Publication — IRIC
Re-equilibration of imbalanced NAD metabolism ameliorates the impact of telomere dysfunction.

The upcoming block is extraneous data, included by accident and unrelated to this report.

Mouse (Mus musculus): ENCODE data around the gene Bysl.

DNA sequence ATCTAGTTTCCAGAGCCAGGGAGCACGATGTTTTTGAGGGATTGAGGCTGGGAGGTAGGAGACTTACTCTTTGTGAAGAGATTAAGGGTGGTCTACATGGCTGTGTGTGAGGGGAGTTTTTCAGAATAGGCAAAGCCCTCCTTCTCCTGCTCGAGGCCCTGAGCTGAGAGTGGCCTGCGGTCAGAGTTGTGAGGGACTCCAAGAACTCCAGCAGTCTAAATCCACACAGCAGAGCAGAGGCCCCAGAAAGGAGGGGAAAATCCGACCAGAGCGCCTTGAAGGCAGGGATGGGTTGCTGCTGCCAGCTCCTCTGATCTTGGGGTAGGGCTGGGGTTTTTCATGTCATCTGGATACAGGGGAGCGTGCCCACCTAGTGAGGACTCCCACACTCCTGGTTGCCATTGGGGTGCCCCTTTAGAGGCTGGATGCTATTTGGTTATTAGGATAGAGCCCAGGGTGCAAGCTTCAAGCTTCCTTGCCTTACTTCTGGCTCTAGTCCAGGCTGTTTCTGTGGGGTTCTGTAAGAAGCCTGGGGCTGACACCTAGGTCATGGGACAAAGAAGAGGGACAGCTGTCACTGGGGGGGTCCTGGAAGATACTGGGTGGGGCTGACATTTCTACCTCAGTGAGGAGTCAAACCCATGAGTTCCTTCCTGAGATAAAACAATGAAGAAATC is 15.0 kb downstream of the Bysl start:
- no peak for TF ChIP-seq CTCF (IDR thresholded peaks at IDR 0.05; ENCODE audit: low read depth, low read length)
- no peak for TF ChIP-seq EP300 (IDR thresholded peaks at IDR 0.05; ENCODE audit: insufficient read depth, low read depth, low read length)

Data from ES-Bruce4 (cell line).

Short telomeres are a principal defining feature of telomere biology disorders, such as dyskeratosis congenita (DC), for which there are no effective treatments. Here, we report that primary fibroblasts from DC patients and late generation telomerase knockout mice display lower nicotinamide adenine dinucleotide (NAD) levels, and an imbalance in the NAD metabolome that includes elevated CD38 NADase and reduced poly(ADP-ribose) polymerase and SIRT1 activities, respectively, affecting many associated biological pathways. Supplementation with the NAD precursor, nicotinamide riboside, and CD38 inhibition improved NAD homeostasis, thereby alleviating telomere damage, defective mitochondrial biosynthesis and clearance, cell growth retardation, and cellular senescence of DC fibroblasts. These findings reveal a direct, underlying role of NAD dysregulation when telomeres are short and underscore its relevance to the pathophysiology and interventions of human telomere-driven diseases.